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Questions and Answers

When the child is not usually anxious about stammering, question and answer sessions should just encourage participation. 

The younger pupil is more likely to do this as he may be unaware of his stammering or more likely is aware but has not become anxious about it. The rest of the class should be following some whole-class ground rules in place for speaking and listening.  The teacher's normal scanning of the class should ensure that none of the children are reacting to the stammering in an unacceptable way.

In the video clip the teacher gives the class the chance to plan their answer with a partner and than asks for volunteers to give the answer. It is Matthew who stammers who puts up his hand and gives the first response: the fact that he has the confidence to do this is evidence that the support he receives is enabling him to join in as he wishes. However, the older child who stammers of his age is often very likely to have become more anxious about his speech and may need a differential strategy which could support the communication needs of the whole class. He may have worrying thoughts about his speaking and may be clearly anxious about it.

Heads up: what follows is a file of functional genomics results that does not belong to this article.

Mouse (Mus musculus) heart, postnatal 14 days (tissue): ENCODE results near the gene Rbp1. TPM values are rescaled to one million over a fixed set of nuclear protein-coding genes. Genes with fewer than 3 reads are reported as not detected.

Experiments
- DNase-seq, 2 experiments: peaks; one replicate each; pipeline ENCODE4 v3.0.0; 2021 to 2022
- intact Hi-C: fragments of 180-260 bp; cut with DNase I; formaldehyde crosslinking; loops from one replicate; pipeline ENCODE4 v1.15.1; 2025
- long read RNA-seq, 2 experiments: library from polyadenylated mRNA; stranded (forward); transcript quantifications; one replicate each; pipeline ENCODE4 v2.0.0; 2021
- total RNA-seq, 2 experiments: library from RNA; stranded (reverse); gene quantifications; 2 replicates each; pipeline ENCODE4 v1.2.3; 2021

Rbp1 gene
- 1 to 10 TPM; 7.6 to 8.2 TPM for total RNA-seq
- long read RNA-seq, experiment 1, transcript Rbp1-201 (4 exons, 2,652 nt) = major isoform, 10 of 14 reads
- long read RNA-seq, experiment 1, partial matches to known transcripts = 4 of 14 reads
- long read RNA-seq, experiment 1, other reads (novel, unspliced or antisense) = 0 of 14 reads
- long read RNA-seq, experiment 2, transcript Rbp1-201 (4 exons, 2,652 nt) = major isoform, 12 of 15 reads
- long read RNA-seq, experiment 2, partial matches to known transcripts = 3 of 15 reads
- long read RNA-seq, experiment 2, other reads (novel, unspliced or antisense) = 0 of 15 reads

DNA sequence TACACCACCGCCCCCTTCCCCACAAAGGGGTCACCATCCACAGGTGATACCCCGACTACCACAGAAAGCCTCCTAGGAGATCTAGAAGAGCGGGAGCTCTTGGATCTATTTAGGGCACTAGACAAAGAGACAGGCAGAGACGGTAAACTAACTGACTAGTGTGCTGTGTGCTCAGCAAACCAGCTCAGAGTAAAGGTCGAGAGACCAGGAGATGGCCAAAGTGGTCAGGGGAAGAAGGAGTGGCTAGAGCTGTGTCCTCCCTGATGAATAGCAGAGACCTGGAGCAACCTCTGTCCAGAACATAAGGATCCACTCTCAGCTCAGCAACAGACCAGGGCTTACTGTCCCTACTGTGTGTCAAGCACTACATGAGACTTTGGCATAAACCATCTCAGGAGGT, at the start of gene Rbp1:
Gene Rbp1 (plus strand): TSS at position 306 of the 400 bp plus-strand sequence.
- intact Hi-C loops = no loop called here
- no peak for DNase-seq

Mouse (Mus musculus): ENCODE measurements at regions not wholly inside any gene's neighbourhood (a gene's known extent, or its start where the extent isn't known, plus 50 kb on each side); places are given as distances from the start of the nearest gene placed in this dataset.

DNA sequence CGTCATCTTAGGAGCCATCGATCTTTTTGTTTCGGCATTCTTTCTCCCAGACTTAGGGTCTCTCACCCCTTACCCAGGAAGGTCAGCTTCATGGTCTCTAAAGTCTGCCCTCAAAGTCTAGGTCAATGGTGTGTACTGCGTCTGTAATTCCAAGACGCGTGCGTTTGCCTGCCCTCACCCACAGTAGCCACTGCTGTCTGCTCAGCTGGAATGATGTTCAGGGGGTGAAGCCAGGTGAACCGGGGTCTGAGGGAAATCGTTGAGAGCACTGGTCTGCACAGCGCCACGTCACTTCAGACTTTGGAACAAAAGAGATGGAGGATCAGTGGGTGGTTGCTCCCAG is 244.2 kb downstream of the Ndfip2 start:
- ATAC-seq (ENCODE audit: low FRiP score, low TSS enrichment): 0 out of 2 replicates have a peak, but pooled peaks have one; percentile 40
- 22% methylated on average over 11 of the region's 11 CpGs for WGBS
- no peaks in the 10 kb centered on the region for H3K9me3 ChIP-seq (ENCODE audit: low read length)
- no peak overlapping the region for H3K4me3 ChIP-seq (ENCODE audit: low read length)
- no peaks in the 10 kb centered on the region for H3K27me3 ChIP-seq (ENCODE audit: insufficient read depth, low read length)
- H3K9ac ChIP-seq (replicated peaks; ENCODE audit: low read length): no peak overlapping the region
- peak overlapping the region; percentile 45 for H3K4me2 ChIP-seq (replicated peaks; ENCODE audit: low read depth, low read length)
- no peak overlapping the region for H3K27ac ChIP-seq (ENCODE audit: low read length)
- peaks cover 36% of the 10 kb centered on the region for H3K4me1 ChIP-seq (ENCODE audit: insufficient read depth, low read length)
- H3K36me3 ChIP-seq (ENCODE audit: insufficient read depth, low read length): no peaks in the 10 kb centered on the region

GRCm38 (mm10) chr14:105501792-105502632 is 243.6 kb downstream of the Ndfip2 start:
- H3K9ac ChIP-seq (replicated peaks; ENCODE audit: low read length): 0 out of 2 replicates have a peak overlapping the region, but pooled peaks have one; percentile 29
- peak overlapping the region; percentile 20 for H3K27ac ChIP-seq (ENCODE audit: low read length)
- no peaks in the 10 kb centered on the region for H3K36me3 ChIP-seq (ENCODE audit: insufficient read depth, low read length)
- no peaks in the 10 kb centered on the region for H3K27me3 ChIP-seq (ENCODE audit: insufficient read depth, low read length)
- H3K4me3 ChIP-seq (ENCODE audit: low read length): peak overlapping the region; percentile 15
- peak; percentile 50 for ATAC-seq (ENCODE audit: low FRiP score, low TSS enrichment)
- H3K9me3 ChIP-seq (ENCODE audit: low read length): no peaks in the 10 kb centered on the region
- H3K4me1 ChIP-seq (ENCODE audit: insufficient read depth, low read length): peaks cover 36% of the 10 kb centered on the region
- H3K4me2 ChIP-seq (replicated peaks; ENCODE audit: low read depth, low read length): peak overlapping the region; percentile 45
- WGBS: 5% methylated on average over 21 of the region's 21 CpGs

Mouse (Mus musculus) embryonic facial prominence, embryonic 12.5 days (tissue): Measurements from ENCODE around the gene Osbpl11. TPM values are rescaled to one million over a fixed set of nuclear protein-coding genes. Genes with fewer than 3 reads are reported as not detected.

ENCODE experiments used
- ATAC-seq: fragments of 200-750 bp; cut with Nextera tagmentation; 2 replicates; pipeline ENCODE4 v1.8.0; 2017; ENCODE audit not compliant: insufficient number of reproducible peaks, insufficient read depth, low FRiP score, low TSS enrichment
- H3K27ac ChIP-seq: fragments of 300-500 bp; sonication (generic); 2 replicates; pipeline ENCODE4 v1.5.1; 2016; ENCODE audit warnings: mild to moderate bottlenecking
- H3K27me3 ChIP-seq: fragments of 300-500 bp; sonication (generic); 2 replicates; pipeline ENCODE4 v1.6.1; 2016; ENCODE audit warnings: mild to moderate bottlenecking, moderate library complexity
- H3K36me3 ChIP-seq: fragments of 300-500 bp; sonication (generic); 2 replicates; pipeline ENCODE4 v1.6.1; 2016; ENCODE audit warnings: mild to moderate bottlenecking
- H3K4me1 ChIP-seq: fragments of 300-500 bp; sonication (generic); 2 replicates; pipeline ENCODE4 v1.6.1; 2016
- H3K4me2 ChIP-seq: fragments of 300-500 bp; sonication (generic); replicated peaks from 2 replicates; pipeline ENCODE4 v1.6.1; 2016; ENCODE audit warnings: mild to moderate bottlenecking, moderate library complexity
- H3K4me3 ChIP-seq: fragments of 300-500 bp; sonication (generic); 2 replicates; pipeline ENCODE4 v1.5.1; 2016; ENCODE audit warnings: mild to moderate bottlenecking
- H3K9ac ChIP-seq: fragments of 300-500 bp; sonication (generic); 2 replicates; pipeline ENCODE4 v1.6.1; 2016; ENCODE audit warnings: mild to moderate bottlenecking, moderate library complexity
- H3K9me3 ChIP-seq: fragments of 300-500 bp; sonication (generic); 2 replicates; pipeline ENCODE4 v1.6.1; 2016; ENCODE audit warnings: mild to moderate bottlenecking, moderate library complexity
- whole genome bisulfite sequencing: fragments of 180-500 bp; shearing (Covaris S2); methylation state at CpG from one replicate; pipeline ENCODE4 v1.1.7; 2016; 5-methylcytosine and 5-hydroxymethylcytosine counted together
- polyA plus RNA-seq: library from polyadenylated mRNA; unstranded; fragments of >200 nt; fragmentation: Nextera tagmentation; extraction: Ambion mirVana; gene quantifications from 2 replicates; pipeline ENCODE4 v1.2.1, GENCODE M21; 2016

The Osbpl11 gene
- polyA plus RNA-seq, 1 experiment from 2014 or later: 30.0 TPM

He should be given an opportunity to talk over worries with the teacher, and encouraged to think about ways in which he could approach oral tasks. In this instance the teacher can at first ask simple questions which do not increase demands on the child as the child is more likely to stammer when struggling to express complex ideas.

The parents and the speech and language therapist need to be involved in this ongoing negotiation with the child, so that a balance is maintained between encouraging participation in oral work and ensuring that the child's confidence is not undermined by pushing him too much.

Question and answer sessions are ideal for ensuring that the teacher is moving at a pace which is right on that occasion for the child who stammers, as there is so much flexibility provided by the nature of a question.  The range from simple closed questions to open reflective ones allows this flexibility.


  • Question and answer sessions should be related to the child's capabilities bearing in mind the variability of a stammer.
  • Fluency is not a goal for the teacher.  It is important to encourage the child to develop a confident attitude to talking.
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